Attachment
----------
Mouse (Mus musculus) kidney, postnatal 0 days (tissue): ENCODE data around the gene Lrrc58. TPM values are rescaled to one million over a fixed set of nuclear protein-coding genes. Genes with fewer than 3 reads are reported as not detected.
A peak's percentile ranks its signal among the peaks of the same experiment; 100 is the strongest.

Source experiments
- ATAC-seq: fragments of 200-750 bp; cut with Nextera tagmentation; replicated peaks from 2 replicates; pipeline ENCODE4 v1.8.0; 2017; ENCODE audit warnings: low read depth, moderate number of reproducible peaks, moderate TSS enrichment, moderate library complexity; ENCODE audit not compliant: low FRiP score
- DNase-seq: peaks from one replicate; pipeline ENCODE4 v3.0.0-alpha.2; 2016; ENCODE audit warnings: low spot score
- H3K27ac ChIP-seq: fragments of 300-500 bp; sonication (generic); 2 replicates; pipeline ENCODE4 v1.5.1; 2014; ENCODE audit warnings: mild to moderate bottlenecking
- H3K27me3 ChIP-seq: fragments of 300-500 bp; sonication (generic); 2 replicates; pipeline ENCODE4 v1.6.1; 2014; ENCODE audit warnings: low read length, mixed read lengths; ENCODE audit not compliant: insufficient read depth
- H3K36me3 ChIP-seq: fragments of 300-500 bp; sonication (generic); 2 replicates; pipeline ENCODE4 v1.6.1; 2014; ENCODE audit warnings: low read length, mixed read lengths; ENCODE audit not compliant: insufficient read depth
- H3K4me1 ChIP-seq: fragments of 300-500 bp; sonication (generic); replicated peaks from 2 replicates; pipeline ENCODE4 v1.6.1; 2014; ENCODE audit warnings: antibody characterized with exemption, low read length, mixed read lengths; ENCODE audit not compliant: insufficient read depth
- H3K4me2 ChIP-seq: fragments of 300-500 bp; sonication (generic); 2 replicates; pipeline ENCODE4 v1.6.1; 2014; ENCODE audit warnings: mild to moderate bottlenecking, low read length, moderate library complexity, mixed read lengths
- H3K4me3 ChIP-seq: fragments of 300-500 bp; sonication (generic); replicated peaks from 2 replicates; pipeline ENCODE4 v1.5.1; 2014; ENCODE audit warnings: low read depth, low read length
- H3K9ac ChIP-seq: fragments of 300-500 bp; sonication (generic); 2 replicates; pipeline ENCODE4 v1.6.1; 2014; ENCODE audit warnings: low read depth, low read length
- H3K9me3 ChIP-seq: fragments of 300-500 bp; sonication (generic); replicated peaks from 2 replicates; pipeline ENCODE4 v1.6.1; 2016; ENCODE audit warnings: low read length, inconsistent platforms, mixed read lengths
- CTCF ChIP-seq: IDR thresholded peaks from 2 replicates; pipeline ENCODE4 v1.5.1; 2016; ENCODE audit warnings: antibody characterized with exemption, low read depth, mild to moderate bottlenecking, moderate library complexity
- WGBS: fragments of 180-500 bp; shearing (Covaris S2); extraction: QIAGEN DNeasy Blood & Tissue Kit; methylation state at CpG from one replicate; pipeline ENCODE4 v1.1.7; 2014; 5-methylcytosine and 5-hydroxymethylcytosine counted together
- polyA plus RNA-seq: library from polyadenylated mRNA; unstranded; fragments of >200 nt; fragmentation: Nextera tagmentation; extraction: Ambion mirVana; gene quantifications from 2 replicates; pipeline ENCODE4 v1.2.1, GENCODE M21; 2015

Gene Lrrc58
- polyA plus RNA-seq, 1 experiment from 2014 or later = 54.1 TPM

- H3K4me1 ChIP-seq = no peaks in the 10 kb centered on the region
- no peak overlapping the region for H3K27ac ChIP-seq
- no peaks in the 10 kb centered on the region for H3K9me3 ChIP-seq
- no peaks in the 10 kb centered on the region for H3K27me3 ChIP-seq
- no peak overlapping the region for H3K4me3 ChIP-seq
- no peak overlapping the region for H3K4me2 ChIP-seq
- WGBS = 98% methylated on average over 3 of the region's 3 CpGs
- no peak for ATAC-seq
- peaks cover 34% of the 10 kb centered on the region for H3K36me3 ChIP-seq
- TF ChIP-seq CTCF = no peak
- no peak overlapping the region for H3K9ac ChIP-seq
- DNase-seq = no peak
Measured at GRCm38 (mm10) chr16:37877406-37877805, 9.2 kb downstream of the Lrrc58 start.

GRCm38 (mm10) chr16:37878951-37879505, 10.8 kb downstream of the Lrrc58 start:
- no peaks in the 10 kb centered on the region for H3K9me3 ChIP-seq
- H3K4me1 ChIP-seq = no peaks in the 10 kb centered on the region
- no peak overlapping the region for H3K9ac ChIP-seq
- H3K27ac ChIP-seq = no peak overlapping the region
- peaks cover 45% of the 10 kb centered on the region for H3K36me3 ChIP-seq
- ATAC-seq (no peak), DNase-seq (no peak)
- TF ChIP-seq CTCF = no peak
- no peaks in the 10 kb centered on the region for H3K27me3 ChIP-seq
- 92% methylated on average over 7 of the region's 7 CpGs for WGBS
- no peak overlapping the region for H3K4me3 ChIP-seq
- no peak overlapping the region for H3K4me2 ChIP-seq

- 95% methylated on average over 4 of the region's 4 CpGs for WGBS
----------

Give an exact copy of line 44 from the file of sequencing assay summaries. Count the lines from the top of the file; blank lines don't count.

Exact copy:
- 95% methylated on average over 4 of the region's 4 CpGs for WGBS